pressure wash the sidewalk and driveway

 wash windows

 paint where it's needed

 trim your bushes

 plant flowers for the season

 have a freshly cut lawn

 don't over decorate for the season

 rake away leaves for the season and snow removed at the end of the season

You're hardwork should and will payoff


Hidden Costs You Should Know About When Selling

Walking away from selling your house with less than you expected is one of the worst feelings in the world. Every nickel counts of that sale to go towards your next home. To make sure you don't face any hidden surprises on closing day is to ask your real estate agent for an estimated net sheet prior to accepting an offer. It won't be 100% accurate, but it will give you a decently fair picture of what you should expect. Here are some items that you should pay special attention to:


     It is required for your real estate agent to disclose their fees in writing, but if you have negotiated a lower rate or some unexpected expenses come up, this amount could rise. Be sure to carefully look at the commissions amount for any erros at the end of the sale.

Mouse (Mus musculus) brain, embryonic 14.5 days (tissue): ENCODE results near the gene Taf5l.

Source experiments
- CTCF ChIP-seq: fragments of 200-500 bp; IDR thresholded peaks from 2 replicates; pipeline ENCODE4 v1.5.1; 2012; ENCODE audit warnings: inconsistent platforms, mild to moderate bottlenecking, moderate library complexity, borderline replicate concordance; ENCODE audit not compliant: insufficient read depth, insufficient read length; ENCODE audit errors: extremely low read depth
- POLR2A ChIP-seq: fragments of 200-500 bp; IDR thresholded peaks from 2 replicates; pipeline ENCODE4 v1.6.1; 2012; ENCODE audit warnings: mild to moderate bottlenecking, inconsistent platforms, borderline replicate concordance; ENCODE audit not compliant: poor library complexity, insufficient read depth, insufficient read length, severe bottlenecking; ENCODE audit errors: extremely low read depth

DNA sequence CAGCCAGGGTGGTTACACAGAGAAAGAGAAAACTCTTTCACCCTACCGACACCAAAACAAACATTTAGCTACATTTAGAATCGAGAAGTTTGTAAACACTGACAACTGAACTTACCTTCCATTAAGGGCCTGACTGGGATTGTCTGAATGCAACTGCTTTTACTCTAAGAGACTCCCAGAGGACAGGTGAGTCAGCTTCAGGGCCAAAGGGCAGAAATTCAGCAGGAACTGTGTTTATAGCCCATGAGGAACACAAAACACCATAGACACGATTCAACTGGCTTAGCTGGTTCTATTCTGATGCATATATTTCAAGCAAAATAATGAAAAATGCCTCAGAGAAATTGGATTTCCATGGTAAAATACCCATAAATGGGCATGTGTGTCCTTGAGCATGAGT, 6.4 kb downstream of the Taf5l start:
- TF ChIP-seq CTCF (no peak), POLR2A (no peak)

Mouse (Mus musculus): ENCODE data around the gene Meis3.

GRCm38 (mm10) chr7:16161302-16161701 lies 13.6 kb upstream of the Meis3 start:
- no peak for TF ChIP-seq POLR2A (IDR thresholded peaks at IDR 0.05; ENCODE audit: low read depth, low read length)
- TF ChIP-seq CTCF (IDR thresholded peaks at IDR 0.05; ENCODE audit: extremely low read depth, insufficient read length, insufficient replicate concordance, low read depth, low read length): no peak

2. Property Taxes

     If you are closing your transaction around the time that property taxes are usually paid, it would be helpeful to bring a receipt to the escrow officer so you don't pay the same tax twice. You would surely receive a refund, but the proocess might take months.

3. Title Insurance

     If you have refinanced your home in the past two years, you may well be qualified for a discount on your title insurance premium. If you are being charged for full price, be sure to ask for a re-issue rate.

4. Buyer Closing Costs

      If you have agreed to pay for the buyer's closing costs, be sure to place a limit on how much you will pay. Without a cap this can take the form of a blank check allowing the lender to charge fees they normally would have waived if the buyer was paying the costs.

5. Transfer Fees

     In many states a transfer tax is charged when a home sells. Be sure to be clear of the amount being charged.

6. Notary &...

Home Fire Prevention